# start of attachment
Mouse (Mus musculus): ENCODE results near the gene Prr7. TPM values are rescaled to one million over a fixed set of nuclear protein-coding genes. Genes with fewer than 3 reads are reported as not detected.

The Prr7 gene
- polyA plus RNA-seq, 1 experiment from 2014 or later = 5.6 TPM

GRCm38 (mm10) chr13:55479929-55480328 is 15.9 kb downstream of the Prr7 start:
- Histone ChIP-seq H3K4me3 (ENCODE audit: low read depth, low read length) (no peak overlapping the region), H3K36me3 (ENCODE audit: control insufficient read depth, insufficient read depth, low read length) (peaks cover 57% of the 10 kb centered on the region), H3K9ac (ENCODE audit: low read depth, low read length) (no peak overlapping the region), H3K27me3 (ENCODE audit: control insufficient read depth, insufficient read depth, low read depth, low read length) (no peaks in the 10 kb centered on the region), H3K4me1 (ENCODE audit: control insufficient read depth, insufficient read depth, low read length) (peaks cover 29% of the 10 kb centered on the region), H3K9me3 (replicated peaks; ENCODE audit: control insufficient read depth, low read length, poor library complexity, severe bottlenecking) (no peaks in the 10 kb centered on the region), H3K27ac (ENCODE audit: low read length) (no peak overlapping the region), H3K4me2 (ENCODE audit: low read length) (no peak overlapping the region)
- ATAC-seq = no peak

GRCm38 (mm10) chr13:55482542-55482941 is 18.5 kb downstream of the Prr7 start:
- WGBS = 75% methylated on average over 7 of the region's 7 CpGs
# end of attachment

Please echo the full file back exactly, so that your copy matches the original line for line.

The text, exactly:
Mouse (Mus musculus): ENCODE results near the gene Prr7. TPM values are rescaled to one million over a fixed set of nuclear protein-coding genes. Genes with fewer than 3 reads are reported as not detected.

The Prr7 gene
- polyA plus RNA-seq, 1 experiment from 2014 or later = 5.6 TPM

GRCm38 (mm10) chr13:55479929-55480328 is 15.9 kb downstream of the Prr7 start:
- Histone ChIP-seq H3K4me3 (ENCODE audit: low read depth, low read length) (no peak overlapping the region), H3K36me3 (ENCODE audit: control insufficient read depth, insufficient read depth, low read length) (peaks cover 57% of the 10 kb centered on the region), H3K9ac (ENCODE audit: low read depth, low read length) (no peak overlapping the region), H3K27me3 (ENCODE audit: control insufficient read depth, insufficient read depth, low read depth, low read length) (no peaks in the 10 kb centered on the region), H3K4me1 (ENCODE audit: control insufficient read depth, insufficient read depth, low read length) (peaks cover 29% of the 10 kb centered on the region), H3K9me3 (replicated peaks; ENCODE audit: control insufficient read depth, low read length, poor library complexity, severe bottlenecking) (no peaks in the 10 kb centered on the region), H3K27ac (ENCODE audit: low read length) (no peak overlapping the region), H3K4me2 (ENCODE audit: low read length) (no peak overlapping the region)
- ATAC-seq = no peak

GRCm38 (mm10) chr13:55482542-55482941 is 18.5 kb downstream of the Prr7 start:
- WGBS = 75% methylated on average over 7 of the region's 7 CpGs